1. Better Storytelling


Many countries around the world that you visit manage to tell stories of their cities and their cultures in fascinating ways. Not just the usual text that you can read up in a history book – but clever storytelling, that’s memorable. When passing through towns on a bus in a foreign country, the driver guide will make it a point to tell a little story about the area, highlight a small anecdote of interesting trivia, making a long and boring journey informative and memorable. Even the smallest story, that may seem insignificant to a local, can be fascinating to a foreign tourist. Whether it’s historical fact or fanciful folklore, tourists love hearing these stories and it enriches the tourists’ memory of the visit. The trains on popular tourist routes should have a special tourist carriage (where a small premium is charged on the ticket) that is fitted with a PA system where an onboard guide provides a free narration as the journey progresses. This will be especially useful on the picturesque up-country train routes. Whether its pointing to a plant growing on the sides of the tracks and explaining its traditional medicinal and healing properties, or telling the story of the struggle of building the bridges on the hill-country route, or a few fun facts about tea as the train passes tea estates, or even talking about local food delicacies that a certain region is famous for as the train passes that area. These all add value to the tourists experience.

  1. Smarter Souvenirs by SMEs


Many visitors who come to Sri Lanka no doubt love to buy traditional crafts from Lakpahana and other craft outlets. But around the world, small entrepreneurs thrive on selling unique, new, and functional country-themed souvenirs. How about iPad and mobile phone covers with Sri Lankan design motifs? Stickers, fridge magnets, key tags and other smaller items with pop art interpretations of traditional Sri Lankan patterns? This can be a great new way of linking in SMEs into the tourism value chain. Interestingly, a new Sri Lankan fashion accessory start-up called ‘Kantala Brands’ has begun bringing a traditional Kandyan-era art form into contemporary fashion. Made with the hana-fibre, the Kantala beach bags, pouches, etc., are woven by artisans whose skills date back to the 1700s. This is an example of bringing heritage items to current relevance. We must also focus on promoting Ceylon Cinnamon to bring it to the same level of recognition as Ceylon Tea, and tourists can play a strong role in that. With the success in registering the ‘Pure Ceylon Cinnamon’ brand, the world is beginning to become curious as to what real cinnamon is (as opposed to Cassia) and where it comes from. Many years ago I recall even seeing a local newspaper in an American town mentioning Ceylon cinnamon as being “a premium must have product in a kitchen’s spice cabinet”. Novel ways of marketing cinnamon, novel products using cinnamon (from barks to oils), gourmet and ‘tester’ cinnamon packs in gift shops at tourist sites are crucial. Tourists who buy these, take it home, use them, gift them to friends and relatives can create thousands of brand impressions for Ceylon Cinnamon globally.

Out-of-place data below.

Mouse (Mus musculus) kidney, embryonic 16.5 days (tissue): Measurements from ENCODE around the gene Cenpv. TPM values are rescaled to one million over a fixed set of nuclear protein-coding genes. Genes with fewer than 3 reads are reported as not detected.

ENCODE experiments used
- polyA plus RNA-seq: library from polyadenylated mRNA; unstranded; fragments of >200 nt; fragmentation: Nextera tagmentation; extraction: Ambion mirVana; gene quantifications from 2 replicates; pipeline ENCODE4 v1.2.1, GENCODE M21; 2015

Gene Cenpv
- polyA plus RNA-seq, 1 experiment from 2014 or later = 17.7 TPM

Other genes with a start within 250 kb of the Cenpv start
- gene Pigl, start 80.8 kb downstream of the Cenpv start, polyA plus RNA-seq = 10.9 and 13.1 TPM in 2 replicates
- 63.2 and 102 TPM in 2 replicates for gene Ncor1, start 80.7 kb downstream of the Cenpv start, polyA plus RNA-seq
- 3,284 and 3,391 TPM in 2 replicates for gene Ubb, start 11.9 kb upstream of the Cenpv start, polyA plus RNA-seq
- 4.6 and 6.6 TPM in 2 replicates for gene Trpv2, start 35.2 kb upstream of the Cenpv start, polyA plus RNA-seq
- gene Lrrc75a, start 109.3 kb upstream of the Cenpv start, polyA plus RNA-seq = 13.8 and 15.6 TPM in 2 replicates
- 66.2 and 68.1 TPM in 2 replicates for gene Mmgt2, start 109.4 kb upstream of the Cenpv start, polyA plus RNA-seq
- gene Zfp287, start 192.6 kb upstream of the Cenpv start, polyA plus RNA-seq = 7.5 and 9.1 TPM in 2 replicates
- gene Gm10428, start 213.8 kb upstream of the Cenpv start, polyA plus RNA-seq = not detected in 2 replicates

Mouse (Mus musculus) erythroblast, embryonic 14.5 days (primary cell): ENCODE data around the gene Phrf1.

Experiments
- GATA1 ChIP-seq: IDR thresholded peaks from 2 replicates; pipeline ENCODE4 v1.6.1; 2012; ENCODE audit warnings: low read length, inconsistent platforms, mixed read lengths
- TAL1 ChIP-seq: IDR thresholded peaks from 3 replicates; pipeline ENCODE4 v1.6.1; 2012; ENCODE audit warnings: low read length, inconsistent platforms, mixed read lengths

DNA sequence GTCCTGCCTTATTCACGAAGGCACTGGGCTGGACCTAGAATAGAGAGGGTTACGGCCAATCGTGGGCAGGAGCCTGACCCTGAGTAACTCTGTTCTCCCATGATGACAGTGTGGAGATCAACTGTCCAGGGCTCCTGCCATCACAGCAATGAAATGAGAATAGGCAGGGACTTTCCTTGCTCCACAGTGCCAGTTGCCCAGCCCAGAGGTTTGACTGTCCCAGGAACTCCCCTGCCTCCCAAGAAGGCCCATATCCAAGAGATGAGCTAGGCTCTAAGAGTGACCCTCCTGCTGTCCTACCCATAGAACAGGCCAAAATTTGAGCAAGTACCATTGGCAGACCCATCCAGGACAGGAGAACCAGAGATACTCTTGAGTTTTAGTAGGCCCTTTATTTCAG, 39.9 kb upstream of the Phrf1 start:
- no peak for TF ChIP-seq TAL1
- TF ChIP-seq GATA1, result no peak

1. Making Everyone a Guide

Finally, it’s important to have more and more tourism stakeholders genuinely engaged in promoting the country and its unique culture, history, and bio-diversity. But for this all tourism actors need to be armed with more information on everything. For example, Anuradhapura history talk tour guides should know about wildlife in the surrounding areas, and Yala wildlife tour guides should know about history of the southern region. A pilot on a Helitours flight to Jaffna should be able to give a small insight into the North’s unique topography, while flying over the peninsula. In Alaska, for instance, whether it was a city guide or a naturalist, everyone had a very eclectic knowledge of the country – why some rivers are muddy and some are clear (due to glacial silt), nifty pieces of information on the native societies, and so on. So every talk would be memorable and every aspect of the journey would be insightful.